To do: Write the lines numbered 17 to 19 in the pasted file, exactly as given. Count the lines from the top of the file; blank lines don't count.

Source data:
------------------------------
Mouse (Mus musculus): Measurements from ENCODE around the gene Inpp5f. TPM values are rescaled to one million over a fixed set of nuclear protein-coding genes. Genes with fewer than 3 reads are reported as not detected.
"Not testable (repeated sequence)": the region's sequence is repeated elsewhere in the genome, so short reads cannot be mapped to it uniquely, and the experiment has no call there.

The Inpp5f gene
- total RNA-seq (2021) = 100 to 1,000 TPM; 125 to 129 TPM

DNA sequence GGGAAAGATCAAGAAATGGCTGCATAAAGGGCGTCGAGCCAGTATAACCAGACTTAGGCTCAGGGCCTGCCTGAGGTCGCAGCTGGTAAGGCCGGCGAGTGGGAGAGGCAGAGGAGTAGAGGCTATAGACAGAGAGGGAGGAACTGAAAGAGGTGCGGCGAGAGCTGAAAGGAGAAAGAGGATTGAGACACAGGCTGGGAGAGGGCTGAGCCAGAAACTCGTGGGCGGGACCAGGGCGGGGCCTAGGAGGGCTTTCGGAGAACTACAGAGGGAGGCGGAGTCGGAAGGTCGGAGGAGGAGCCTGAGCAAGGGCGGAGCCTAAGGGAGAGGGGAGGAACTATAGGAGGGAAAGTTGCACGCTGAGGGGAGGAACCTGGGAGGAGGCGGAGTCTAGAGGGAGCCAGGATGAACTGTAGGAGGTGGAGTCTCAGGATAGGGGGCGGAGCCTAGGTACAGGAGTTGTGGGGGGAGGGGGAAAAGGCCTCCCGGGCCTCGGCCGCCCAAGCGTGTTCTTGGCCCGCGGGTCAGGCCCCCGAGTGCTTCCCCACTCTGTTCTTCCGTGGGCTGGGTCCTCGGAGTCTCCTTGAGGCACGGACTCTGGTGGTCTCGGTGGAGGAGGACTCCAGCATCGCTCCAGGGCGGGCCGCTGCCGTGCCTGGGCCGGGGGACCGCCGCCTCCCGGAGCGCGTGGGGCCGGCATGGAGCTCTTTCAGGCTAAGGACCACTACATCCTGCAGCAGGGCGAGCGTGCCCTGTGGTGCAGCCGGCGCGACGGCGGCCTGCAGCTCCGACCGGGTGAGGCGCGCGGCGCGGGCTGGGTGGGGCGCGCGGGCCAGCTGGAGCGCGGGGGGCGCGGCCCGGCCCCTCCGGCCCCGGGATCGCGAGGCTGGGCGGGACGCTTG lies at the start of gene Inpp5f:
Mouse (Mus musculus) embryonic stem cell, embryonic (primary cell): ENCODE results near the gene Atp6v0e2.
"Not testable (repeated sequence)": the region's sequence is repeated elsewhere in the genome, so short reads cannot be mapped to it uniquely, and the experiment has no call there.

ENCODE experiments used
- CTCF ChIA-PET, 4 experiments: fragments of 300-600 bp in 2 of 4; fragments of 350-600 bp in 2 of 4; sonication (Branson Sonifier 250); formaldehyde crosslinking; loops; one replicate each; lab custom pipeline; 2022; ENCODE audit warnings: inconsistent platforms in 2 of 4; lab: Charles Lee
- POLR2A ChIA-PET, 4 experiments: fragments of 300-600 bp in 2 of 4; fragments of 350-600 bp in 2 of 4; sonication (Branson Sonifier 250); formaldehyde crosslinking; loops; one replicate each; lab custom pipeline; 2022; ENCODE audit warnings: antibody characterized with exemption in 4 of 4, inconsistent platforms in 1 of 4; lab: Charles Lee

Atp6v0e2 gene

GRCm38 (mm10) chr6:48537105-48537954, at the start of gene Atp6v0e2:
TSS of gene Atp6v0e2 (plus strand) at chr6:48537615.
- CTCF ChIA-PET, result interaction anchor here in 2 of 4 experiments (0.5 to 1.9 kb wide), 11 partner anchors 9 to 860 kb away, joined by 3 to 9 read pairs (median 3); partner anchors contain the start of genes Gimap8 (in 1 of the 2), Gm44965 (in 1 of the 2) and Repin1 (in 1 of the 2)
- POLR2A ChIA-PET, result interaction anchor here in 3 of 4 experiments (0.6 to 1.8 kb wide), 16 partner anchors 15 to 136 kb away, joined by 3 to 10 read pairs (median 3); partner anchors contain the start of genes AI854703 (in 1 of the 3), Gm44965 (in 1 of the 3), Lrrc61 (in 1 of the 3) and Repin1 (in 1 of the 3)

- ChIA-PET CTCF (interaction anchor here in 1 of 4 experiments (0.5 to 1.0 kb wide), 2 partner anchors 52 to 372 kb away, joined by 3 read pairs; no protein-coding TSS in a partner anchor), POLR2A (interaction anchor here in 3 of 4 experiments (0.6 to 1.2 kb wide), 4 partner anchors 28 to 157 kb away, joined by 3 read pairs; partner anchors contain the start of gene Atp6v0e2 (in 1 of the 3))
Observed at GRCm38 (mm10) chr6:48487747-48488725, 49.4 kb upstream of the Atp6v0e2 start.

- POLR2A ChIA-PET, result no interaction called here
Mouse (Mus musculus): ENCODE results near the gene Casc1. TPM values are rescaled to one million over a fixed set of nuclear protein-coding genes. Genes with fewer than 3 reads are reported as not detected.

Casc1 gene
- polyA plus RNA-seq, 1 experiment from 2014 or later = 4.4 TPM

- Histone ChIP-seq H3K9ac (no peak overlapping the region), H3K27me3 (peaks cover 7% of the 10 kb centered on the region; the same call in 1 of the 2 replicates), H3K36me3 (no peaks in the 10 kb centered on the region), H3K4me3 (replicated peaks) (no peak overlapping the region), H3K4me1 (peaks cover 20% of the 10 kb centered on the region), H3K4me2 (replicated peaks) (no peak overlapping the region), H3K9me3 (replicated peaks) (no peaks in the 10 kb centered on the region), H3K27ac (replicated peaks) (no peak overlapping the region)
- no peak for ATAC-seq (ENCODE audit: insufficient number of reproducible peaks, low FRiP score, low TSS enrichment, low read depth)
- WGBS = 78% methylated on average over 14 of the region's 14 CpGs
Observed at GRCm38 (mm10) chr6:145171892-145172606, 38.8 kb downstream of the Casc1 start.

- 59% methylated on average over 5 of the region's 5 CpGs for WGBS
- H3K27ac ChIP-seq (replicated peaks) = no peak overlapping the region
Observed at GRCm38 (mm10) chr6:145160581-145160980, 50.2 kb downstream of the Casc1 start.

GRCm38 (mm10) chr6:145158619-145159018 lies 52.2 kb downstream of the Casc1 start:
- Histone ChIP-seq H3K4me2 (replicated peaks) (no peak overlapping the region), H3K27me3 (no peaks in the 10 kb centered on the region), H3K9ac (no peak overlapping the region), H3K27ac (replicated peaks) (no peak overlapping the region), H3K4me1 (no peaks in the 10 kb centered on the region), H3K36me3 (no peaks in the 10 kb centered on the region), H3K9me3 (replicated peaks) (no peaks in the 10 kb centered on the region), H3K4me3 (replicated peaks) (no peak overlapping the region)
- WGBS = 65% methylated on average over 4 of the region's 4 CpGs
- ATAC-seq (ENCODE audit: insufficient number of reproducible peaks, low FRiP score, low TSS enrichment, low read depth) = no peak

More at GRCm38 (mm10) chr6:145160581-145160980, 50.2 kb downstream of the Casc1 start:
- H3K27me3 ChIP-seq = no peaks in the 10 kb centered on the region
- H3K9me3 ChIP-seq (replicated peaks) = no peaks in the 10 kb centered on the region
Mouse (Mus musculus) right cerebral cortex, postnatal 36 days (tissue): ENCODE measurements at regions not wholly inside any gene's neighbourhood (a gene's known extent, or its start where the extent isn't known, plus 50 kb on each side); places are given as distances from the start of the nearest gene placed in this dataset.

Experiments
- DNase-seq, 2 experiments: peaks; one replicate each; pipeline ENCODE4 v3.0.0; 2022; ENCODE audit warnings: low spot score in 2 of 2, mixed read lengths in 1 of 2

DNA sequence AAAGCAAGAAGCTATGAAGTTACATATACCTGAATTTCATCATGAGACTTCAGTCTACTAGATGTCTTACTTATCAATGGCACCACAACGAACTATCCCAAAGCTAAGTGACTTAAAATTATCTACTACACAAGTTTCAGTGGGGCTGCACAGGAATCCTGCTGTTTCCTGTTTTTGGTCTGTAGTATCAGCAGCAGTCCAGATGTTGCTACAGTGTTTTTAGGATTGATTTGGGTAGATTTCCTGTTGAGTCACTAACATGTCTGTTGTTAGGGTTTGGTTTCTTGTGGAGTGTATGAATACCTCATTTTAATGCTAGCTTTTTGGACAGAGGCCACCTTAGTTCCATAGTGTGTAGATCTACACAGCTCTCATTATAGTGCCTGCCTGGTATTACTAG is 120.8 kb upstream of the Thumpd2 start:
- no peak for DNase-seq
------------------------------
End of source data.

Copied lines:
Observed at GRCm38 (mm10) chr6:48487747-48488725, 49.4 kb upstream of the Atp6v0e2 start.

- POLR2A ChIA-PET, result no interaction called here
Mouse (Mus musculus): ENCODE results near the gene Casc1. TPM values are rescaled to one million over a fixed set of nuclear protein-coding genes. Genes with fewer than 3 reads are reported as not detected.